New Instagram safety tool will stop children receiving nude pictures

The owner of Facebook, WhatsApp and Instagram is going to introduce a new safety tool to stop children from receiving nude pictures - and discourage sending them.

It follows months of criticism from police chiefs and children's charities over Meta's decision to encrypt chats on its Messenger app by default.

The company argues that encryption protects privacy, but critics have said it makes it harder for the company to detect child abuse.

The new nudity protection feature for Instagram direct messages will blur images detected as containing nudity, and prompt users to think before sending nude images.

It will be turned on by default for users who say they are under 18, and Instagram will show a notification to adult users to encourage them to turn it on.

Meta's understanding of a user's age is based on how old someone says they are when they sign up, so it is not verified by the platform.

Adults are restricted from starting private conversations with users who say they are under 18 - but under the new measures coming in later this year, Meta won't show the "message" button on a teenager's profile to potential "sextortion" accounts, even if they're already connected.

Sextortion is when children are blackmailed with the threat of compromising images being sent to family or released on social media unless money is paid.

"We're also testing hiding teens from these accounts in people's follower, following and like lists, and making it harder for them to find teen accounts in search results," representatives said in a blog post published on Thursday.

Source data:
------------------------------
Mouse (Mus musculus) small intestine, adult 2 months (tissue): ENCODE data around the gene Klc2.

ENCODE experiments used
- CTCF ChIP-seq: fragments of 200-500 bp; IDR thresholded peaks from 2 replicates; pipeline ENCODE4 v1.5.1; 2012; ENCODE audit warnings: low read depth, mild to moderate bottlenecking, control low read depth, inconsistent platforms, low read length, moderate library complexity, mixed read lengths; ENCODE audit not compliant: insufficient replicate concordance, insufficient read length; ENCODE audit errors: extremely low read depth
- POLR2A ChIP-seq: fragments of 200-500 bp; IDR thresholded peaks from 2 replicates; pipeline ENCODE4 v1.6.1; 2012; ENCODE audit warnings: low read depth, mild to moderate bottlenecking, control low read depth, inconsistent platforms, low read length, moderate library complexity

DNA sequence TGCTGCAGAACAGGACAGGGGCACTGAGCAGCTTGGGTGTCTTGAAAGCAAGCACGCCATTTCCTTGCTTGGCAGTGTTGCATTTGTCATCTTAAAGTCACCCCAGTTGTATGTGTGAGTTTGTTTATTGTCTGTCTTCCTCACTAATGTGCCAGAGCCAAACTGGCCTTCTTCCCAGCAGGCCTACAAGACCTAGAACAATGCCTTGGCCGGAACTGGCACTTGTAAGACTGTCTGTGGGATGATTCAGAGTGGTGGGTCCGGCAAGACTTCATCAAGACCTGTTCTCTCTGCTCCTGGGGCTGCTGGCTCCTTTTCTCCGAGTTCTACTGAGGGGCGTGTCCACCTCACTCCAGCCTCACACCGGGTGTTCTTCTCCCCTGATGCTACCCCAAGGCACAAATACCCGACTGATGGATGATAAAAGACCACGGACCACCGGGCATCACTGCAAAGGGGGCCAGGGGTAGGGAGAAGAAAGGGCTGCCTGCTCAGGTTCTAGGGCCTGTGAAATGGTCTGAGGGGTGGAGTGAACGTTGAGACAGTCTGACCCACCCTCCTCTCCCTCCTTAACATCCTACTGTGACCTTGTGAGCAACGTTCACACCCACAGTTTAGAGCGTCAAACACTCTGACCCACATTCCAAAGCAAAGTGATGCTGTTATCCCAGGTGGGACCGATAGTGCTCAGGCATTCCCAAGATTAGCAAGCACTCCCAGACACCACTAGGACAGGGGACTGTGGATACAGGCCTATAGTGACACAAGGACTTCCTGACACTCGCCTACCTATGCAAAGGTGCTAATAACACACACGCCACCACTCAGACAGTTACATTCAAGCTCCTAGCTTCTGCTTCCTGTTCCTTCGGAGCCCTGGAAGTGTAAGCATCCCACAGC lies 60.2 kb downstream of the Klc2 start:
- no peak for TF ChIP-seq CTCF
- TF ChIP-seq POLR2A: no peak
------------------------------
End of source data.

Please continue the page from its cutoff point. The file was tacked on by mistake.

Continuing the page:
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Earlier this year, police chiefs said that children sending nude images had contributed to a rise in the number of sexual offences committed by children in England and Wales. It is considered a crime to take, make, share or distribute an indecent image of a child who is under 18.

Rani Govender, senior policy officer at the NSPCC, said the new measures are "entirely insufficient" to protect children from harm - and Meta must go much further to tackle child abuse on its platforms.

"More than 33,000 child sexual abuse image crimes were recorded by UK police last year, with over a quarter taking place through Meta's services," she said.

"Meta has long argued that disrupting child sexual abuse in end-to-end encrypted environments would weaken privacy but these measures show that a balance between safety and privacy can be found."

Ms Govender added: "A real sign of their commitment to protecting children would be to pause end-to-end encryption until they can share with Ofcom and the public their plans to use technology to combat the prolific child sexual abuse taking place on their platforms."

Susie Hargreaves, chief executive of the Internet Watch Foundation, said the charity applauded any efforts by tech companies to safeguard the children using their social media platforms.

She added: "However, while the new tool is a welcome move by Meta, any potential benefits will be undermined by its decision to roll out end-to-end encryption on its messaging channels.

"By doing so, it is willfully turning a blind eye to child sexual abuse.

"More can, and should be done, to protect the millions of children who use Meta's services."